Limiting Distractions


Last December of 2017, I tried manually sending private messages (as holiday greetings) to over 1,200 individuals in my Facebook friends. Facebook eventually alerted me upon reaching a certain threshold and prevented me from what I was trying to accomplish. And just a week ago, I thought of doing it again. My idea was to get hold of my friends’ updated email address or phone number, so I can touch base with them, even outside of Facebook. Given the constraints of private messaging, I resorted to the above post. I originally intended to keep the said Facebook status on my timeline until the end of January 2018. With the hopes that my friends will get to see it, and be made aware of my planned experiment.

Earlier, of that same day, we attended a Sunday service closer to our place in Laguna. Which is unusual, as my wife and I consider our Makati (where we previously reside) church as our home church. We just decided to take advantage of a rare occasion, when our church’s founding coach was the guest speaker, as announced on our church’s Facebook page. My wife and I share a liking for the said coach, as he’s a natural in catching your attention and keeping you awake. During the service and as part of his message, he shared a video of former Facebook executives who were concerned with the way social media is impacting our society. In between clips, as our coach was sharing his thoughts, I caught myself reminiscing about those times when social media is still nonexistent, and how he (well, I believe he said “we”, referring to the more mature or adults in the audience) was able to exist without it. Our coach was blissful that he never needed to be distracted by these things we call “social media”. He also pointed out the real challenge of being exposed to it, especially to us Filipinos (being the top social media users and world’s number 1 in terms of time spent on social media).

Personally, I can relate to what our coach was sharing, when he said that they were able to survive without social media. Technically, I used to be part of the “we”, as I’ve witnessed the era before social media. Going back to our coach’s Sunday message, he clearly stated that he does not condemn the technology. He even acknowledged that his children have social media accounts, and it’s his personal choice not to have one. He highlighted how useful and helpful a tool it can be, just like any other technology. However, he emphasized on the real threat that these tools or technology possess, if we let it, get a better grip of us. As an illustration, our coach shared that he only access his cellphone, once he decided to use it, and not when it’s calling for his attention. He doesn’t allow the tool or technology to distract him, by taking the steps necessary (like putting it away from him) and made sure that he is the master of the tool or technology, and not the other way around. That specific remark instantly made an impression in me.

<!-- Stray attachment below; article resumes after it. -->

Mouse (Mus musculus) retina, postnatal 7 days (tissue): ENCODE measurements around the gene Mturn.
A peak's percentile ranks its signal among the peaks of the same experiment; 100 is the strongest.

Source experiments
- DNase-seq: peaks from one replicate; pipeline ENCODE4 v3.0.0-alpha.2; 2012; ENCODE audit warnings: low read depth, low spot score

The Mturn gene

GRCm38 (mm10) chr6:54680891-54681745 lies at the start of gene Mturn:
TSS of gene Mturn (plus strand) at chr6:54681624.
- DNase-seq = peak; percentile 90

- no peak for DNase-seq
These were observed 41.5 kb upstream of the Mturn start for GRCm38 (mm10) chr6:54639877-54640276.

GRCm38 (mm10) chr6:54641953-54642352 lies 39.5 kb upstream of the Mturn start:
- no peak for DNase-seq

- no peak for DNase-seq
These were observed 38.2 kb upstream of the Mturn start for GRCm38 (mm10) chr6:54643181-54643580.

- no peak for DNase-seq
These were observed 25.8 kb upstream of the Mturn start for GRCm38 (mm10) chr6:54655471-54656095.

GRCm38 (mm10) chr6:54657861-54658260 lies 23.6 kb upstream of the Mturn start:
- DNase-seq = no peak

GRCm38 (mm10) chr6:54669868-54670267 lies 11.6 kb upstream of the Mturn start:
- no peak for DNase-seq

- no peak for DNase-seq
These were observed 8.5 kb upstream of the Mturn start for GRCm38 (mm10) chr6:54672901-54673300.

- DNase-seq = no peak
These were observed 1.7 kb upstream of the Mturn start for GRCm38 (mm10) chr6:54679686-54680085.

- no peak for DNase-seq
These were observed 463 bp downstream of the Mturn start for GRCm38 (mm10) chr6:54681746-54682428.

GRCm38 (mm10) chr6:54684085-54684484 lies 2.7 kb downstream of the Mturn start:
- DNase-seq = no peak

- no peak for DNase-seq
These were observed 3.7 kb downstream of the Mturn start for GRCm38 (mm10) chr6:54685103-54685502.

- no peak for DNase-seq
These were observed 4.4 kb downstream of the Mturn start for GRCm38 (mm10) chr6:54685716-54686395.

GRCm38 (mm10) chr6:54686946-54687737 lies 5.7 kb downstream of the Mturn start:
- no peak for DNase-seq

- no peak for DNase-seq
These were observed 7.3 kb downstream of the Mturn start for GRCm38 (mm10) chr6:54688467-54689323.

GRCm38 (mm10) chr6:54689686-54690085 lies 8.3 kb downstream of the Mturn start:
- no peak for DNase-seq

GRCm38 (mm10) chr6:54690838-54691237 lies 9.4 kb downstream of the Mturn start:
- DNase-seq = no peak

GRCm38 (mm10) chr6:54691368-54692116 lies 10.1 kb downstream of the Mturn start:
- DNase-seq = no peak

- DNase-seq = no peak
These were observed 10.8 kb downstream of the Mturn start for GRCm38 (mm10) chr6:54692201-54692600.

Social media’s distracting effect truly bothered me. Simply because it’s very accessible and it’s very effective in what it’s trying do. Now that I’m a parent, I can visualize how strenuous it can be for kids or students to focus these days, while being exposed to highly effective and innovative technology or tool of massive distraction. The reason I’m saying that is because, I can recall my time in college, even before the advent of social media, I was already guilty of being distracted with a technology called PC Games. And as a young adult, I savored the early years of social media. I was at fault for sending spammy game invites and wasting an awful lot of time playing Facebook games, such as Mob Wars, Farm Ville and Texas HoldEm Poker. Thankfully, I was able to get them out of my system. Unbeknownst to me, the creation of the “like” button will once again derail me from my real intentions. Instead of using “the tool” as a way of keeping in touch with family members and friends, I’ve noticed a desire for my status posts or updates to be “liked”. Rather than nurturing my existing relationships, I got more concerned with growing my number of “friends” or “followers”.

These realizations burdened me, but at the same time, it encouraged me to push through with my experiment. I can sense that if I prolong my exposure to these things that can uncontrollably occupy my mind, and cause constant distraction, it will eventually affect my long-term productivity. And if I’m really trying to learn from my past experiences, paying attention to what’s in the present and in front of me, then I should start protecting my precious time. I’ll be the lab rat of my own experiment. Part of that experiment is to pull the plug on my social media accounts (Facebook, Instagram and Twitter), as an attempt in limiting distractions in life. I’m not sure if I can do it or if I can make this experiment last? But knowing that I’m not alone, is a start. Thank you for reading and your time. 🙂

Update: As of 09 February 2018, and after pondering for over 3 weeks, I took a second look on what I really wanted and needed to accomplish when I decided to pull the plug of my social media accounts. Two things are clear, I need to “limit distractions” and “increase productivity” in my life. And I came to the realization that you can accomplish such, not by “discarding” the tool, but by “mastering” it.


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